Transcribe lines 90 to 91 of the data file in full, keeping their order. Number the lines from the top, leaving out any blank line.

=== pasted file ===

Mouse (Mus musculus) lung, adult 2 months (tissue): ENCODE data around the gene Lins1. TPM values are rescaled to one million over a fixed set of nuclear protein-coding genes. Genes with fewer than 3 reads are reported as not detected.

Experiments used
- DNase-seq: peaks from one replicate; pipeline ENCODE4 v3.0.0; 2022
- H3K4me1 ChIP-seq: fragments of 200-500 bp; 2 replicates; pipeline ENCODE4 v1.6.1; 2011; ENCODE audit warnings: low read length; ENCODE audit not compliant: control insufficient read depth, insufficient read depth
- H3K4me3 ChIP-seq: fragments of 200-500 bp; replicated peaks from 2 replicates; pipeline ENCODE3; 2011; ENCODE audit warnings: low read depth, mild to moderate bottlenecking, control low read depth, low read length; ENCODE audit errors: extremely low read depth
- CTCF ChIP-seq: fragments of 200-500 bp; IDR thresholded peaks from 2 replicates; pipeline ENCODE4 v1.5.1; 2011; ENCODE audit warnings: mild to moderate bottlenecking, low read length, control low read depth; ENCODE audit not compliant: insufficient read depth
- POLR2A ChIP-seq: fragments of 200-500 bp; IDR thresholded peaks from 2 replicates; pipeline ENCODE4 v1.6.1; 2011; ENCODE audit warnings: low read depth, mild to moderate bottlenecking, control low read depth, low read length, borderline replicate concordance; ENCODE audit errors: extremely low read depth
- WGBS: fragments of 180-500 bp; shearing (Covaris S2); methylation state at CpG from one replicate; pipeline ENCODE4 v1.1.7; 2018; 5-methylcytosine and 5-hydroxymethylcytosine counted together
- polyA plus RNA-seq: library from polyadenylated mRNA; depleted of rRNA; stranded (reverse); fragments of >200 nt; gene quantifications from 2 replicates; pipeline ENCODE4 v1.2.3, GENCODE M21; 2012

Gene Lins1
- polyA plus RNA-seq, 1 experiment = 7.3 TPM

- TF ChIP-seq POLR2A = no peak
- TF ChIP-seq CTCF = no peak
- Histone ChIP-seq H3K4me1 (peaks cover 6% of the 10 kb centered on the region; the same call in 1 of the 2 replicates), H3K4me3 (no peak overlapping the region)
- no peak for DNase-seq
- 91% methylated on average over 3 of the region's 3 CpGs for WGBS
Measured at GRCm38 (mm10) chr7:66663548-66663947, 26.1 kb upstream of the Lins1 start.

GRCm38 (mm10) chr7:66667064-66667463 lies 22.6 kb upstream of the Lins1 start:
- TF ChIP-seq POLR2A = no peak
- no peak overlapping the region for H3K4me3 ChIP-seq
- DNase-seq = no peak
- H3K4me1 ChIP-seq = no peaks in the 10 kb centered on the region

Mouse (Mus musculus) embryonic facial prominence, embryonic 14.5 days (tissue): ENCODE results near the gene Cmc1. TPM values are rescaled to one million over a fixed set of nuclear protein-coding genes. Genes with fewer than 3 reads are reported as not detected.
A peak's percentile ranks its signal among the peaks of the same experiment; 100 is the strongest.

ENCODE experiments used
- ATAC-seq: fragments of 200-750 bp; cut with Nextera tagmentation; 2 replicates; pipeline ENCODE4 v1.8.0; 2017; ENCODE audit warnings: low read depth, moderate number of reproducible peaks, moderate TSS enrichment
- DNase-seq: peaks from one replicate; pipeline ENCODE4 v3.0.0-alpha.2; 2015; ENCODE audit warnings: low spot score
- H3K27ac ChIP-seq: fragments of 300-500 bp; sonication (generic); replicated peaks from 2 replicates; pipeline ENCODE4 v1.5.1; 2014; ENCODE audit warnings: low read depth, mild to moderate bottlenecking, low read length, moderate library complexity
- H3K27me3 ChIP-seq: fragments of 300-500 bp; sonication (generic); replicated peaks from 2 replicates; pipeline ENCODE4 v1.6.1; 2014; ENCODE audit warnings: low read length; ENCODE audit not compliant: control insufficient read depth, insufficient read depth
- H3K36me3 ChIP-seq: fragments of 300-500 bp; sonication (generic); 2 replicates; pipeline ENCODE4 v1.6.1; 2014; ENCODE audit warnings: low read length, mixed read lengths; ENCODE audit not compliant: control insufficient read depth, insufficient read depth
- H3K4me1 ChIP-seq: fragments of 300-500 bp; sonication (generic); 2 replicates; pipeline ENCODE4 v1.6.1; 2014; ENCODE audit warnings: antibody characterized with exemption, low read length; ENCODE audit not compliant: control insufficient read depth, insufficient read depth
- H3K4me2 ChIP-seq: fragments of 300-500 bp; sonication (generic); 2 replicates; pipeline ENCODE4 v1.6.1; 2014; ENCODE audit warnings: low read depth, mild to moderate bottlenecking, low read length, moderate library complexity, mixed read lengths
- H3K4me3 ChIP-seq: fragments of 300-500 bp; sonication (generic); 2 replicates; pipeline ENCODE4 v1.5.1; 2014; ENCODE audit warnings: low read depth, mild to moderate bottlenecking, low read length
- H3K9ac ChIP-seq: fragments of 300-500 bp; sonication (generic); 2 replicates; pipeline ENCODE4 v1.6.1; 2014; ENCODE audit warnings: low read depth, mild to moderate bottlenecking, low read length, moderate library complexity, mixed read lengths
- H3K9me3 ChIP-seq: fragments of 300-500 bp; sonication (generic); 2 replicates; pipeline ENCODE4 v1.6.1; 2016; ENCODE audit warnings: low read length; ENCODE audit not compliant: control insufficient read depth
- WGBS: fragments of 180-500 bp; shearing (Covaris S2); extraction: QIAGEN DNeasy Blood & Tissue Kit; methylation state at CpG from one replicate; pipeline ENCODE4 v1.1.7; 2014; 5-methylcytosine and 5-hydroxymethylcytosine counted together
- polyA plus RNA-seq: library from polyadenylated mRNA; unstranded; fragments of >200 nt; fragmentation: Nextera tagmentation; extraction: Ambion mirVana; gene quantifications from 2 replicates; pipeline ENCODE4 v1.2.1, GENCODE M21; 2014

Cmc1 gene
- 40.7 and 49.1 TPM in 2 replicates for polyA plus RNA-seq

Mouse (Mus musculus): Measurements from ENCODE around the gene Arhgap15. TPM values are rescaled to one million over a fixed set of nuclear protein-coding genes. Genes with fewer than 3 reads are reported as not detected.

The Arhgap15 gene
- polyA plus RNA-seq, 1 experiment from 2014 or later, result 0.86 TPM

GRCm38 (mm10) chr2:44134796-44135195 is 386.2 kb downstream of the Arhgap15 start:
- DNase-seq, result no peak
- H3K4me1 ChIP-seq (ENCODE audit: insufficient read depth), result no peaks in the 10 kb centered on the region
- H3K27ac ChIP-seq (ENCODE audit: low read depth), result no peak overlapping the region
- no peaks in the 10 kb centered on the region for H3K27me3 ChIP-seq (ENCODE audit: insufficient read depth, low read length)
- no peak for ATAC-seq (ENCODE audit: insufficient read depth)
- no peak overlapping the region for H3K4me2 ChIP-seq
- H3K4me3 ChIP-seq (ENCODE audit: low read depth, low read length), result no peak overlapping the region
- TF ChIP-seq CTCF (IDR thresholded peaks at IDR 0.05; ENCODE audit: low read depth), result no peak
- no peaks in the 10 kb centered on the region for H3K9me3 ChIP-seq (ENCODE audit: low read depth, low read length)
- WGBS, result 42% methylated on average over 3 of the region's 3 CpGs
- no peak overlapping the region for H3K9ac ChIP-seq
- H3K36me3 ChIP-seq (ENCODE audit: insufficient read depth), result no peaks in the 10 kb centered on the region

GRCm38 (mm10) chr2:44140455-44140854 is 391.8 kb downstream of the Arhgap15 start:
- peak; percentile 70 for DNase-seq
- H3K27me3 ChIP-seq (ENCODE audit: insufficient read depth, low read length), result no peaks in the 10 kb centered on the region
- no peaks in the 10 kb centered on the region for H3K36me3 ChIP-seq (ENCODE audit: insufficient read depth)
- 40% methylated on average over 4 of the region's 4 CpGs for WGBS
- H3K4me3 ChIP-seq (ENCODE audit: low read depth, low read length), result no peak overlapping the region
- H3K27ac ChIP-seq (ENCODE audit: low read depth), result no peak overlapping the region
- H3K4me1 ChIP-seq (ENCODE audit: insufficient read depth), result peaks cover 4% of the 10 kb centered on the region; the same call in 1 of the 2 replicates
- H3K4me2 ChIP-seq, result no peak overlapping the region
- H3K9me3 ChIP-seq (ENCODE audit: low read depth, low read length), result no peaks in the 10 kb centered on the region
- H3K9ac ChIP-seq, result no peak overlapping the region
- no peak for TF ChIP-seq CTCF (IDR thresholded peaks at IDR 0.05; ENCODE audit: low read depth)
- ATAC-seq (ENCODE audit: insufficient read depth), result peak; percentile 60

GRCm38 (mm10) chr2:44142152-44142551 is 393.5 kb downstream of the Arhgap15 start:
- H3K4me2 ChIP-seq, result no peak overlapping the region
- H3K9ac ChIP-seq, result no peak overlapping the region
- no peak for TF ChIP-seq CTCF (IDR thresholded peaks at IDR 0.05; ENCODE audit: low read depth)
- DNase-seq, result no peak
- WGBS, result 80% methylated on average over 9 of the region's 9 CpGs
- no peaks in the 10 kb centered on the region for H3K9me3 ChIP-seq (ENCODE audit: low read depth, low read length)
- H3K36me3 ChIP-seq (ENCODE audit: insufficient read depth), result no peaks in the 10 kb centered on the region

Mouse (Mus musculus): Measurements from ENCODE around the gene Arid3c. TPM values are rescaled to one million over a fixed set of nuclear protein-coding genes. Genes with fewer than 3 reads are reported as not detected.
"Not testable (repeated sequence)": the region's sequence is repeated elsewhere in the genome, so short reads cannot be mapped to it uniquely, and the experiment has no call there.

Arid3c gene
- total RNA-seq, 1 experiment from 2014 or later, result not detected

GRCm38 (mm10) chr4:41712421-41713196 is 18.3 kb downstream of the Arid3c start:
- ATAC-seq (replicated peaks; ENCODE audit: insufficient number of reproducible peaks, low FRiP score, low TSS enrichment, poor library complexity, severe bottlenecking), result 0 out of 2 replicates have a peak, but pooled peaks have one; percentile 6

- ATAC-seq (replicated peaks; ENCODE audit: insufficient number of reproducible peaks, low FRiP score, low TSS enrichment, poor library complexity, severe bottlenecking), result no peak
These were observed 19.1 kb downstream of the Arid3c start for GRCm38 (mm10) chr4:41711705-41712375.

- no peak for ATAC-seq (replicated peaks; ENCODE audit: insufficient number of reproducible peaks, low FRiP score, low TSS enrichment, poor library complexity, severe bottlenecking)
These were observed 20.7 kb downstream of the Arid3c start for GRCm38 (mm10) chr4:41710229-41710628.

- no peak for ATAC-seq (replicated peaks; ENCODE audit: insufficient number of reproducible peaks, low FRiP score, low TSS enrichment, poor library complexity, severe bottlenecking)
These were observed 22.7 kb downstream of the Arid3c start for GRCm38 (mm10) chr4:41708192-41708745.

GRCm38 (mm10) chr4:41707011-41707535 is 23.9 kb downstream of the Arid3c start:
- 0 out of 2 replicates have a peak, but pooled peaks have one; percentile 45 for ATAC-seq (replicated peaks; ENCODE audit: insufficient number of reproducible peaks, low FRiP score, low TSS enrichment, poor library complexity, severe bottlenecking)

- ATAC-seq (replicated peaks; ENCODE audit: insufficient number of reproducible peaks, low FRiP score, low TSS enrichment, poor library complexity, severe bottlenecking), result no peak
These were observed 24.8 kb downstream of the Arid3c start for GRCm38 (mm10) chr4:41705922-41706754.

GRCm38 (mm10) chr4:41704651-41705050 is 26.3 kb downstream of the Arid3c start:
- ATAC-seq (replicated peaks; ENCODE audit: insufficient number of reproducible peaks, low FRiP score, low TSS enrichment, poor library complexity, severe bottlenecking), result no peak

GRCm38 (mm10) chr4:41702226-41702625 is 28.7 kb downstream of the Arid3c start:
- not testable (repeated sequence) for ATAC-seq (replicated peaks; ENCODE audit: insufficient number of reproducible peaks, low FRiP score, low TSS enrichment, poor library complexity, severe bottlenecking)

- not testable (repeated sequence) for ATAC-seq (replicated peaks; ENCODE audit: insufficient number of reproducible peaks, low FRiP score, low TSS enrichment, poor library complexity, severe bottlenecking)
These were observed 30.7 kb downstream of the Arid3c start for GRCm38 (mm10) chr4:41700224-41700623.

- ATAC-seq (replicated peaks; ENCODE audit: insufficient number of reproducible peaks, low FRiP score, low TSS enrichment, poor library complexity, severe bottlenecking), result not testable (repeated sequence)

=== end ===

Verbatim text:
- 0 out of 2 replicates have a peak, but pooled peaks have one; percentile 45 for ATAC-seq (replicated peaks; ENCODE audit: insufficient number of reproducible peaks, low FRiP score, low TSS enrichment, poor library complexity, severe bottlenecking)

- ATAC-seq (replicated peaks; ENCODE audit: insufficient number of reproducible peaks, low FRiP score, low TSS enrichment, poor library complexity, severe bottlenecking), result no peak